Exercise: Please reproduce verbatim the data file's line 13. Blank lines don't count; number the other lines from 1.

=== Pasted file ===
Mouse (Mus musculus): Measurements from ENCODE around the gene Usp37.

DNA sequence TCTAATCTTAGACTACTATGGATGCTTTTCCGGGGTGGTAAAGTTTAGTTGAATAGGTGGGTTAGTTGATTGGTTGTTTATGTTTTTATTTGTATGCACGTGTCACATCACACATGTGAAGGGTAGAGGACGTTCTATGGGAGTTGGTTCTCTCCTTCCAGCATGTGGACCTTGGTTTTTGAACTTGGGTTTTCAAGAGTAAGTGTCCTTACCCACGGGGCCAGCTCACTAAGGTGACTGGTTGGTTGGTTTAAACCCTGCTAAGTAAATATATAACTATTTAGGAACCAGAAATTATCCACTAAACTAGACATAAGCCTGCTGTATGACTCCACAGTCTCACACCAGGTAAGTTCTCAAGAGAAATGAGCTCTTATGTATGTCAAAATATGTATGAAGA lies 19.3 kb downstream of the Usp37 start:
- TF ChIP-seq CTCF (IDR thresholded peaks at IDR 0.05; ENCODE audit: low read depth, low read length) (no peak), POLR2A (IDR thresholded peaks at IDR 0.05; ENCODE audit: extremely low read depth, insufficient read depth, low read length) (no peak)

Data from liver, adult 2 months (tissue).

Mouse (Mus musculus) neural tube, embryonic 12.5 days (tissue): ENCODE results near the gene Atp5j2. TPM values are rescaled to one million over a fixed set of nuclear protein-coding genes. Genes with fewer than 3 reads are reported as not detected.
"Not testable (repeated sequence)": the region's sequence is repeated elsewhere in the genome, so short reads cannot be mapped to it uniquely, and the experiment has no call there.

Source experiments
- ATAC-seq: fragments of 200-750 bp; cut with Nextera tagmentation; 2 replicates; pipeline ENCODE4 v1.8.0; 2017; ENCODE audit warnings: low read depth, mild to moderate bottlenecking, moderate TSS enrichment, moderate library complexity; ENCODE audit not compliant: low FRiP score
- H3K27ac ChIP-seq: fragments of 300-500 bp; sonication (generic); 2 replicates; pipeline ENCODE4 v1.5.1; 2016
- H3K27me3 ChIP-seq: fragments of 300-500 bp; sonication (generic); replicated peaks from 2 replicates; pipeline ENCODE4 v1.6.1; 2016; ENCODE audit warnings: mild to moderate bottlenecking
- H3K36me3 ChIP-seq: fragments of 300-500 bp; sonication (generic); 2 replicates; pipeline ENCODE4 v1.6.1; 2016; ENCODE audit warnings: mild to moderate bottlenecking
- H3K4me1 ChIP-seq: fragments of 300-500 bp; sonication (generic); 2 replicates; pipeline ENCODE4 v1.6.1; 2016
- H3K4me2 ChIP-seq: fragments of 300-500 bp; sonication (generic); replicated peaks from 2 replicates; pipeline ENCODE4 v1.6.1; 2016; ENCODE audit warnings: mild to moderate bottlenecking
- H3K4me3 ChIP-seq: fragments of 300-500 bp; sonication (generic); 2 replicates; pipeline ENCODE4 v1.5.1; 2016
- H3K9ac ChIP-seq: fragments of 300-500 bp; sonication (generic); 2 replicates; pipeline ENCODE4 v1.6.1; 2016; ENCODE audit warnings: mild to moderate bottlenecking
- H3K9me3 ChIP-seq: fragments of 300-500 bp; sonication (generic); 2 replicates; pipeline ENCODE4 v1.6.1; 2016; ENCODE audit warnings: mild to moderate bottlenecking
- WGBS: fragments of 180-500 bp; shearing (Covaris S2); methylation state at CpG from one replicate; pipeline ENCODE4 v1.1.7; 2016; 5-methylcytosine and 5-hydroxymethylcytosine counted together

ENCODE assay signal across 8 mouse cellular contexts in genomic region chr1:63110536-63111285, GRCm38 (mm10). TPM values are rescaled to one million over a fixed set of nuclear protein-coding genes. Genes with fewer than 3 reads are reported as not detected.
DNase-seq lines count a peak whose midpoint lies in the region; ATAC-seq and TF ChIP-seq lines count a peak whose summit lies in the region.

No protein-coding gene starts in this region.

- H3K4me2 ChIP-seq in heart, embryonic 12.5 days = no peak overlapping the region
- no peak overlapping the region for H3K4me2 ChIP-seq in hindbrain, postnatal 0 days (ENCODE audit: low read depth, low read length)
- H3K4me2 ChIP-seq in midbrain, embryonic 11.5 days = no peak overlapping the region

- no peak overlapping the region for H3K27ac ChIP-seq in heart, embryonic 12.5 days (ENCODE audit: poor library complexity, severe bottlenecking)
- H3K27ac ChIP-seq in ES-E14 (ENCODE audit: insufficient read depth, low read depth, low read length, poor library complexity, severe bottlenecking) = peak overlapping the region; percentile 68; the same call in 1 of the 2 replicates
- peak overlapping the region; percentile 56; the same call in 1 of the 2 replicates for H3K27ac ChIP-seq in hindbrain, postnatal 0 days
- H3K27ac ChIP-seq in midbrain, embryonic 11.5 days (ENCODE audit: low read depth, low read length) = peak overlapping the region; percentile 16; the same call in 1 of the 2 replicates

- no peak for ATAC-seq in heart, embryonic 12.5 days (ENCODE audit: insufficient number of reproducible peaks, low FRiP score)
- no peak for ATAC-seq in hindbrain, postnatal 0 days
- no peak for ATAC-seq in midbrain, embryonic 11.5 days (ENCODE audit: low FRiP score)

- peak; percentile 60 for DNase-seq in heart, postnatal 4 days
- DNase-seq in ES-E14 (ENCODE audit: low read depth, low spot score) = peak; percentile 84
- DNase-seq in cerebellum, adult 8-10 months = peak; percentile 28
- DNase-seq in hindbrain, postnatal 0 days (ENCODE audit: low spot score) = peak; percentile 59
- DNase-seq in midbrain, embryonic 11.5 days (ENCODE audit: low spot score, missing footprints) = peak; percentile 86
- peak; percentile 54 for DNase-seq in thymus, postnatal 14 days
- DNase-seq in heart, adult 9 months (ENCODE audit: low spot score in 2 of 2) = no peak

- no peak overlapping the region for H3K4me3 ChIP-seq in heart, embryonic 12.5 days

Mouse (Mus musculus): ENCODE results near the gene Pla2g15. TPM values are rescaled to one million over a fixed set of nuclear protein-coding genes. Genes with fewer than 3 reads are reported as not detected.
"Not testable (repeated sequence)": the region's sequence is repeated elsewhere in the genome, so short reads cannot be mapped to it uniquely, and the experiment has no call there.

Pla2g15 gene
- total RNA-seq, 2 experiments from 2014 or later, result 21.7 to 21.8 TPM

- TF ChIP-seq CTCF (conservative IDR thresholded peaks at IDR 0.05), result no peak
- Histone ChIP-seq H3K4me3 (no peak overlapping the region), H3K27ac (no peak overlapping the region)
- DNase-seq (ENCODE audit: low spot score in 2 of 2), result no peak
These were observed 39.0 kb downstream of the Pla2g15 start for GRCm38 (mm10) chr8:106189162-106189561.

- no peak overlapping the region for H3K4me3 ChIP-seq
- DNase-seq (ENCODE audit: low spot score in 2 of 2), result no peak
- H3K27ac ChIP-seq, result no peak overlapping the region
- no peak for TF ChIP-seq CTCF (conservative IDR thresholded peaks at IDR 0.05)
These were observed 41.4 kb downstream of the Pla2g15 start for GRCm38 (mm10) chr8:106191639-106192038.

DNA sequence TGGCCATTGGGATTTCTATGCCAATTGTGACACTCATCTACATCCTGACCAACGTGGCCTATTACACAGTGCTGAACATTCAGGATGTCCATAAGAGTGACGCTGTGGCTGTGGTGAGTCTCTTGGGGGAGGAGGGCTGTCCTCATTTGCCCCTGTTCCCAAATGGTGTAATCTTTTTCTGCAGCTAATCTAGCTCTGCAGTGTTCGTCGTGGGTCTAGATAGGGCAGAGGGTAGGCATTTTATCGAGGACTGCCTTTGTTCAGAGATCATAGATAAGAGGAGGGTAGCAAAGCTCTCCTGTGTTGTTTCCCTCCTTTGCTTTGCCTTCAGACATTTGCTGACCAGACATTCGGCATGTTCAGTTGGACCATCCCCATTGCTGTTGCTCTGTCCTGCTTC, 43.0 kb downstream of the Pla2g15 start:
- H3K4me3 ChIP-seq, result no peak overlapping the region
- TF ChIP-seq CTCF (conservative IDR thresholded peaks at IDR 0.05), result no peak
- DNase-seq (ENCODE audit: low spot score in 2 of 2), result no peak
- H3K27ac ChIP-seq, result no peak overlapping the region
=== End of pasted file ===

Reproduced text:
- H3K4me2 ChIP-seq: fragments of 300-500 bp; sonication (generic); replicated peaks from 2 replicates; pipeline ENCODE4 v1.6.1; 2016; ENCODE audit warnings: mild to moderate bottlenecking